At the beginning of the 2017-18 school year, middle school teacher Kristin Heavner shared on Facebook a photo of a colorful makeup bag filled with disposable menstrual products. She explained in the caption that she creates menstruation care packs for students. Since many educators follow her on social media, she thought it would be a good idea to remind them that middle school-aged students tend to have irregular menstrual cycles, which can mean unexpected periods or accidents at school. She didn’t think there was anything special about this public service announcement. After all, menstruation is a natural biological process that affects about half of all humans.
To Heavner’s surprise, the post went viral when it popped up on numerous blogs. The teacher had done a great deed, but most importantly, her post spiraled into a conversation about one of society’s most stigmatized topics.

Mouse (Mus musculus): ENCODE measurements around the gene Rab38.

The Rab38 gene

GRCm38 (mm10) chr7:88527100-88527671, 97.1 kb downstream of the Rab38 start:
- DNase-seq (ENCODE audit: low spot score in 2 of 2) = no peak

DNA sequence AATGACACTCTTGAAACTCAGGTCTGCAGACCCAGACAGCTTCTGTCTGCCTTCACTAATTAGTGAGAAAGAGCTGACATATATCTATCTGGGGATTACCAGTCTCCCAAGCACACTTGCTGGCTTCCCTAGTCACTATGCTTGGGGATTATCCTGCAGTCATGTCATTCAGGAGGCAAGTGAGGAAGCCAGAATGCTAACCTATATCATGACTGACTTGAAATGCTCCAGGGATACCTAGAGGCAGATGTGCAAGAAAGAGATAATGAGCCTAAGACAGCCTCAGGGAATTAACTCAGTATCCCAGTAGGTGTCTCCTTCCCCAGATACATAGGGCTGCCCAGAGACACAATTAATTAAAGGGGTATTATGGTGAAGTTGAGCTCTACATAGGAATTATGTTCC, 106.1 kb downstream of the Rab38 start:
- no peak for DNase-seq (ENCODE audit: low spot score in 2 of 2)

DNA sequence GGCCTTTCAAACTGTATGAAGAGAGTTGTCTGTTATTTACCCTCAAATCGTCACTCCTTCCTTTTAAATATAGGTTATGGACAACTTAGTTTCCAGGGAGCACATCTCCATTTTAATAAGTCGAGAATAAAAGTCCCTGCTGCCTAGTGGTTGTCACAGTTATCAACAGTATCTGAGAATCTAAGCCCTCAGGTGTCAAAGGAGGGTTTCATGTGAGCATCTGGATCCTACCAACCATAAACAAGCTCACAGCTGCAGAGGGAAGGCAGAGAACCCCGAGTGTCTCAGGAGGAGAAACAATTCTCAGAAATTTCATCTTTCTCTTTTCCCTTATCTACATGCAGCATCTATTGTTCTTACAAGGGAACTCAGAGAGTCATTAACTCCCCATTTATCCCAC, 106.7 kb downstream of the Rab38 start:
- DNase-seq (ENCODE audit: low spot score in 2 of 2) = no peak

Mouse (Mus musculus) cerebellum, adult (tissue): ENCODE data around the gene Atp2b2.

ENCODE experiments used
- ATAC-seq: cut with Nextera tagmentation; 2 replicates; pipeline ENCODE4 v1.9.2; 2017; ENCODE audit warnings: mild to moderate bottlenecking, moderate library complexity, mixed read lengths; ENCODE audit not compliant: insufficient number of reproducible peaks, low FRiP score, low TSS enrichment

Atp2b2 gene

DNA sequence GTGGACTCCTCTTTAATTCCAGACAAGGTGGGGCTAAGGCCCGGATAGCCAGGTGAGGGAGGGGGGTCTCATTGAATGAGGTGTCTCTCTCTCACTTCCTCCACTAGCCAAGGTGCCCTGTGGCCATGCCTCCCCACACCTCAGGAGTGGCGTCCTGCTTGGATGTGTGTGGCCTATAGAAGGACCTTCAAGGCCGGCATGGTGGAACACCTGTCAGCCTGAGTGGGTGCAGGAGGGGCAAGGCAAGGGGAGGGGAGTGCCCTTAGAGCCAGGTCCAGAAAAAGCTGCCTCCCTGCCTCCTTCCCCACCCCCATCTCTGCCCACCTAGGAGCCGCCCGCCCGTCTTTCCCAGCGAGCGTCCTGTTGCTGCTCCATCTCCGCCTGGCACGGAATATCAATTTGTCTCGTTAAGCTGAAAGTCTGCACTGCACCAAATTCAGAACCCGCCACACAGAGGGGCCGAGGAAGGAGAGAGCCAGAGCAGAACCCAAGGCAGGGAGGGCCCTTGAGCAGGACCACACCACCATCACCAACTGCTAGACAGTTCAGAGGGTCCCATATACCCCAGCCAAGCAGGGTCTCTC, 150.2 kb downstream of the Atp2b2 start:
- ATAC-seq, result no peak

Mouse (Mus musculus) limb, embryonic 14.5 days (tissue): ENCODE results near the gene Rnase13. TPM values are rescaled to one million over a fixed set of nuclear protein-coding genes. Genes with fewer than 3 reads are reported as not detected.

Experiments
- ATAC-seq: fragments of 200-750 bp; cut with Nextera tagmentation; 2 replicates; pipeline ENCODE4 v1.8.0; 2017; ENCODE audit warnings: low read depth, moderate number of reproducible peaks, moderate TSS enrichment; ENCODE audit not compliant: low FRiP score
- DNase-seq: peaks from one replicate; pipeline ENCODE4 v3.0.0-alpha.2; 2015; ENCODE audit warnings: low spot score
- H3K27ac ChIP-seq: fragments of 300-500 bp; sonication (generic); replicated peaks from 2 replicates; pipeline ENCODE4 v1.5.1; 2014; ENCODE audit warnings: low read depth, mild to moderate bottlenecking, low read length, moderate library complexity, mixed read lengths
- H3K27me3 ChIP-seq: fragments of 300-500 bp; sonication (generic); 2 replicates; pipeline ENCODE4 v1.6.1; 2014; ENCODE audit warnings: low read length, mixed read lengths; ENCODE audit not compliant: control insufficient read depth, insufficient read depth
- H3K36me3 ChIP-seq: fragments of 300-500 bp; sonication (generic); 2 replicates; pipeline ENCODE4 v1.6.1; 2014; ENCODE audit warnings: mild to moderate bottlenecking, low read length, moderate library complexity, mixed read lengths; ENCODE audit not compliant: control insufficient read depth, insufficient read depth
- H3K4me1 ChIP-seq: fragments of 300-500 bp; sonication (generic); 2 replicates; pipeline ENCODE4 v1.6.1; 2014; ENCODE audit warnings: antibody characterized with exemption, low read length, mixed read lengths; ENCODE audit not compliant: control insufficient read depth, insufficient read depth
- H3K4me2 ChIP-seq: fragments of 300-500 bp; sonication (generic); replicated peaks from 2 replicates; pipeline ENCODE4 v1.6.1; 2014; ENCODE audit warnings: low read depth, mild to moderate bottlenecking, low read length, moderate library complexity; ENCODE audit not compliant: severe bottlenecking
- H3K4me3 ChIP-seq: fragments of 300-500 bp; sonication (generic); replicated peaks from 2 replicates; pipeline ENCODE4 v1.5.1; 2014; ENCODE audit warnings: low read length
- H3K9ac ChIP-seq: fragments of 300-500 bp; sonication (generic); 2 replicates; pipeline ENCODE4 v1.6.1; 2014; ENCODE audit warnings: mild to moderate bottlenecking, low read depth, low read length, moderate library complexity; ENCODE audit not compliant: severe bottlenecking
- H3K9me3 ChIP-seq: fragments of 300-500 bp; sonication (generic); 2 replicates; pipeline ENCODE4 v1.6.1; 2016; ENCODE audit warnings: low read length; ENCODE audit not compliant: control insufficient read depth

It signified a small moment in a rising menstrual equity movement—one that aims to ensure anyone who menstruates has access to safe, environmentally friendly products, while also dispelling the shame associated with menstruation.
When we think about equity in the classroom, we envision ways teachers can give students from marginalized communities the right tools to flourish. Gender parity is also part of that—how to be cognizant of the messages we send students about their identities, their bodies and about the nature of gender and of sex assigned at birth. Self-awareness and education about these topics often begin at school. The stigma does, too. That’s why schools can be critical sites in the menstrual equity movement.